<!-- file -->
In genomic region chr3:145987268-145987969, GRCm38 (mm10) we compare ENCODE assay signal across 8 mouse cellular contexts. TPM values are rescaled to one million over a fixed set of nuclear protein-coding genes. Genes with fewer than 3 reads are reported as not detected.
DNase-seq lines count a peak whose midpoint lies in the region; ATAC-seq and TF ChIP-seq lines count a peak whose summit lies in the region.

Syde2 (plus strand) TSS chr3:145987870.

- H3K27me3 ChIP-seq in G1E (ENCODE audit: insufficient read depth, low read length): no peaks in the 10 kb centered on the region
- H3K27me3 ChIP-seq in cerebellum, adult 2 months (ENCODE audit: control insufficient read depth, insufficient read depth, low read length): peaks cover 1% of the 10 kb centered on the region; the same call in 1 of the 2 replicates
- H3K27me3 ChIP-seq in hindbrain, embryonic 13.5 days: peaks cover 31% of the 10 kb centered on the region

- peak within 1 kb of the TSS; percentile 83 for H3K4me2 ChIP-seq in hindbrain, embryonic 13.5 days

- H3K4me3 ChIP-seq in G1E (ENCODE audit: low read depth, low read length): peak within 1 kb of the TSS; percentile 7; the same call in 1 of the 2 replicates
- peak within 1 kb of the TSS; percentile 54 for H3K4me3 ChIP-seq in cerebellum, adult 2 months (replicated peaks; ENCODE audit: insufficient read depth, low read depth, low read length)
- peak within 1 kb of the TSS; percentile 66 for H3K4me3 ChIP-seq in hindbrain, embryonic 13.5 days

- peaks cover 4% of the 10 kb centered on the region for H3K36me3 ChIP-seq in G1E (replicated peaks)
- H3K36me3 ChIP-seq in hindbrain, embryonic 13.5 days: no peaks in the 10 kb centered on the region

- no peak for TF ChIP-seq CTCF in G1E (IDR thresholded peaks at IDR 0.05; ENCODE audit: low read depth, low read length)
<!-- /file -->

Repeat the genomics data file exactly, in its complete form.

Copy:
In genomic region chr3:145987268-145987969, GRCm38 (mm10) we compare ENCODE assay signal across 8 mouse cellular contexts. TPM values are rescaled to one million over a fixed set of nuclear protein-coding genes. Genes with fewer than 3 reads are reported as not detected.
DNase-seq lines count a peak whose midpoint lies in the region; ATAC-seq and TF ChIP-seq lines count a peak whose summit lies in the region.

Syde2 (plus strand) TSS chr3:145987870.

- H3K27me3 ChIP-seq in G1E (ENCODE audit: insufficient read depth, low read length): no peaks in the 10 kb centered on the region
- H3K27me3 ChIP-seq in cerebellum, adult 2 months (ENCODE audit: control insufficient read depth, insufficient read depth, low read length): peaks cover 1% of the 10 kb centered on the region; the same call in 1 of the 2 replicates
- H3K27me3 ChIP-seq in hindbrain, embryonic 13.5 days: peaks cover 31% of the 10 kb centered on the region

- peak within 1 kb of the TSS; percentile 83 for H3K4me2 ChIP-seq in hindbrain, embryonic 13.5 days

- H3K4me3 ChIP-seq in G1E (ENCODE audit: low read depth, low read length): peak within 1 kb of the TSS; percentile 7; the same call in 1 of the 2 replicates
- peak within 1 kb of the TSS; percentile 54 for H3K4me3 ChIP-seq in cerebellum, adult 2 months (replicated peaks; ENCODE audit: insufficient read depth, low read depth, low read length)
- peak within 1 kb of the TSS; percentile 66 for H3K4me3 ChIP-seq in hindbrain, embryonic 13.5 days

- peaks cover 4% of the 10 kb centered on the region for H3K36me3 ChIP-seq in G1E (replicated peaks)
- H3K36me3 ChIP-seq in hindbrain, embryonic 13.5 days: no peaks in the 10 kb centered on the region

- no peak for TF ChIP-seq CTCF in G1E (IDR thresholded peaks at IDR 0.05; ENCODE audit: low read depth, low read length)